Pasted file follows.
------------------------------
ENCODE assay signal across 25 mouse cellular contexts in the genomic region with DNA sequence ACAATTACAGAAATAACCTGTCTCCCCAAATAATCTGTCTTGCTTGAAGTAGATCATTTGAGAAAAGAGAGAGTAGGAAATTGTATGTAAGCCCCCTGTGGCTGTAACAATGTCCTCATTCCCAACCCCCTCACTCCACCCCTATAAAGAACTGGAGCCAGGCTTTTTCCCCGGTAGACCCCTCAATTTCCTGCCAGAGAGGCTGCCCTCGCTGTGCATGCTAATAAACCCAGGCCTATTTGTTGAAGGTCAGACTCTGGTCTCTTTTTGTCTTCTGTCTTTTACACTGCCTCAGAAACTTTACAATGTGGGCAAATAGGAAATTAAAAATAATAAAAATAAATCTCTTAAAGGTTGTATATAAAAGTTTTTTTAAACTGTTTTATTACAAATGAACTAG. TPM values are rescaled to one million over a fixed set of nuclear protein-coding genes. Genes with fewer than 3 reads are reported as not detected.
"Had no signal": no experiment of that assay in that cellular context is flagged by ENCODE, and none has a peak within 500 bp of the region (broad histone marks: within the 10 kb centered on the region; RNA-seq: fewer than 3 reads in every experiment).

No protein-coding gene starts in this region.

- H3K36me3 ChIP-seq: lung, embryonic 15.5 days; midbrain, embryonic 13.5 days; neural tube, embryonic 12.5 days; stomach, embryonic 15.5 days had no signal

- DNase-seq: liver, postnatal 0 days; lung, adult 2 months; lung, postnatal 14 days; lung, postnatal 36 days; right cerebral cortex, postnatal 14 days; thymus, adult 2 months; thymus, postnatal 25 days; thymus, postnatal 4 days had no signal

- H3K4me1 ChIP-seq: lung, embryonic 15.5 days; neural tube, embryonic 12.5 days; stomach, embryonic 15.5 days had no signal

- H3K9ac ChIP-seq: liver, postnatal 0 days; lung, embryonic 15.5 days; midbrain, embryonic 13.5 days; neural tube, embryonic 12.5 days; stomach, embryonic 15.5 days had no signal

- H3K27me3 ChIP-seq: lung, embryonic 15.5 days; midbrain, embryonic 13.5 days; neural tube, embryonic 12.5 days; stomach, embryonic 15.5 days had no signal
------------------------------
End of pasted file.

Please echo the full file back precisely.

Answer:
ENCODE assay signal across 25 mouse cellular contexts in the genomic region with DNA sequence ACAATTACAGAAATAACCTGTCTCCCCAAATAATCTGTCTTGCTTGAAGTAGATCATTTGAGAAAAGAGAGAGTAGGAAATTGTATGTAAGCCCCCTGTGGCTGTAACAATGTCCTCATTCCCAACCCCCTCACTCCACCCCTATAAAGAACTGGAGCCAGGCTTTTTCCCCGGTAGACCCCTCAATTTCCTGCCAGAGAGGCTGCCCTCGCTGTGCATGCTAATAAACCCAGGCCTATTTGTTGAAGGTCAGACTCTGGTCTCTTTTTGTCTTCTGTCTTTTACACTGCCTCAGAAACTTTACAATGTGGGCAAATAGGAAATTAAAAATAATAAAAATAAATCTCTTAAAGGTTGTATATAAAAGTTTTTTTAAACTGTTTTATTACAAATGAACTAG. TPM values are rescaled to one million over a fixed set of nuclear protein-coding genes. Genes with fewer than 3 reads are reported as not detected.
"Had no signal": no experiment of that assay in that cellular context is flagged by ENCODE, and none has a peak within 500 bp of the region (broad histone marks: within the 10 kb centered on the region; RNA-seq: fewer than 3 reads in every experiment).

No protein-coding gene starts in this region.

- H3K36me3 ChIP-seq: lung, embryonic 15.5 days; midbrain, embryonic 13.5 days; neural tube, embryonic 12.5 days; stomach, embryonic 15.5 days had no signal

- DNase-seq: liver, postnatal 0 days; lung, adult 2 months; lung, postnatal 14 days; lung, postnatal 36 days; right cerebral cortex, postnatal 14 days; thymus, adult 2 months; thymus, postnatal 25 days; thymus, postnatal 4 days had no signal

- H3K4me1 ChIP-seq: lung, embryonic 15.5 days; neural tube, embryonic 12.5 days; stomach, embryonic 15.5 days had no signal

- H3K9ac ChIP-seq: liver, postnatal 0 days; lung, embryonic 15.5 days; midbrain, embryonic 13.5 days; neural tube, embryonic 12.5 days; stomach, embryonic 15.5 days had no signal

- H3K27me3 ChIP-seq: lung, embryonic 15.5 days; midbrain, embryonic 13.5 days; neural tube, embryonic 12.5 days; stomach, embryonic 15.5 days had no signal